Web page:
Content shift – from bundled to fragmented. Thanks primarily to powerful search tools, the “long tail” of media and content (whether text, video, classifieds, products for sale, etc.) is accessible to anyone. Thus, some of the value in traditional “bundles” (newspapers, network TV stations, or big-box retailers) has been eroded. The way mobile phones are used illustrates this well. The number of apps installed (typically for a specific, single purpose) has doubled to over 30 per phone from 2008 to 2012. Spending on these apps is, however, highly fragmented, and growth potential remains very uncertain. Challenges abound for both content owners and marketers in reaching and engaging audiences that access such eclectic, fragmented media.

dig•i•tal adjective \'di-jə-təl\

We hear the word all the time, but what do we mean here by “digital”? In the consumer device and media context, digital refers to consumer-controlled electronic interactions or cross-platform usage rather than the specific technology layers behind a product and service.
Magazine publishers, for example, have been using digital page layout and printing techniques for decades, but we discuss “digital” in the context of how readers now are accessing those products through tablets and smartphones rather than on the printed page. Similarly, while cable broadcasters have long transmitted digital signals to digital set-top boxes, we now discuss “digital” in how consumers can watch unmanaged, Internet-based video on their main television sets from a variety of different providers.
In the consumer context, “digital” is shorthand for all things “non-traditional” that flow from online and mobile usage.
Social shift – from growth to monetization. Social networking represents almost a quarter of all Internet time (up 10 percentage points since 2008) and reaches over 75 percent of all Internet users. But for the first time, we have seen small declines in both total audience and levels of engagement in developed economies. This is a remarkably fast climb to maturity, given that major players like Facebook, LinkedIn, and Twitter have yet to celebrate their tenth birthdays. Facebook and LinkedIn now face the quarterly earning pressures of the public markets as well. At the same time, businesses of all shapes and sizes are actively trying to use social media as part of their marketing efforts. Achieving real and measurable returns on these efforts will be a continuing challenge for players across the TMT spectrum.
Video shift – from programmed to user-driven. Traditional live, linear television consumption remains relatively flat on an absolute basis, but has slipped on a relative basis. It now represents just 65 percent of all video viewing for US consumers on their television screens and 52 percent across all screens. Time-shifted DVR content – watching video on PCs and over-the-top Internet video services such as Netflix – makes up much of the balance. The increase in all varieties of time-, place-, and device-shifting video options will continue to pressure traditional advertising-supported business models for distributors, advertisers, and content owners in the value chain.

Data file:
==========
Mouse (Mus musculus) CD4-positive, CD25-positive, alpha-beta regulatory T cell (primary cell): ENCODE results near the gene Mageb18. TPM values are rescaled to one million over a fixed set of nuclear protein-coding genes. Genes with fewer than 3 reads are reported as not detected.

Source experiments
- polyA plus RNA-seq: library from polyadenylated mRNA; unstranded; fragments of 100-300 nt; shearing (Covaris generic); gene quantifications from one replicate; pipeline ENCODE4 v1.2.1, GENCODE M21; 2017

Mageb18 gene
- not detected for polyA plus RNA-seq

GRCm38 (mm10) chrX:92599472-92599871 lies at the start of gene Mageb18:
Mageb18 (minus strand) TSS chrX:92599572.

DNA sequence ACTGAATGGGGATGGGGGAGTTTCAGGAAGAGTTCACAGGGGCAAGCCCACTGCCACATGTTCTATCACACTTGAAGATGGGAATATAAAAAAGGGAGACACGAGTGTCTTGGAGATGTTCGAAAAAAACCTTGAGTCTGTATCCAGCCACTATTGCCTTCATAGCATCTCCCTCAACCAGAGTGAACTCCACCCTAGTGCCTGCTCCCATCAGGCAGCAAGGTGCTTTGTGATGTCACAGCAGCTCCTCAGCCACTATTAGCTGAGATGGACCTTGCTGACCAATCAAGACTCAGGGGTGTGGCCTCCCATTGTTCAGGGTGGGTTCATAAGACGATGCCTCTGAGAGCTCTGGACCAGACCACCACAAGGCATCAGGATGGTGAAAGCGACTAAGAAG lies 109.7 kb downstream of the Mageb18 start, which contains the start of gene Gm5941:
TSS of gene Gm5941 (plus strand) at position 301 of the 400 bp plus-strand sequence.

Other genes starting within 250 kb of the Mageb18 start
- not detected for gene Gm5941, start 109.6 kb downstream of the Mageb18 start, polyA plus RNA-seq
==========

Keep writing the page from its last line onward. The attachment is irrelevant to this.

Retail shift – from channel to experience. Despite its tremendous growth and transformation of the retail landscape, e-commerce only accounts for about 5 percent of all retail sales. As connected mobile devices proliferate, their potential to transform the shopping experience (both in the store and online) is the next opportunity. About half of all smartphone owners now use their devices for retail research – and although only few today, significantly more consumers will soon be using smartphones and tablets to complete their transaction as well. The combination of mobile retail and true multichannel integration will have a transformative effect on the retail experience and ring in the era of Retail 3.0.

Industry takeaways

As these trends continue to shape the TMT landscape, players in this space will want to pay close attention to how this shift alters the value chain. Leaders would be well served to keep three key principles in mind as they evolve their digital strategies and business plans:
Averages hide incredible diversity in consumer behavior, necessitating microsegmentation. As has already been demonstrated numerous times, conducting a simple age-based segmentation provides high-level insight into the digital divide of different consumer needs and usage patterns. However, managers should take that segmentation several steps further to strengthen sales, operations, product development, and other key customer-facing business processes. Incorporating product- and brand-specific usage, spending, attitudes, and needs can make developing a far more nuanced segmentation possible. This highly segmented approach will be needed to win and maintain customer relationships.
Exhibit 1
The smallest customer segment may very well be the most valuable
The smallest customer segment may very well be the most valuable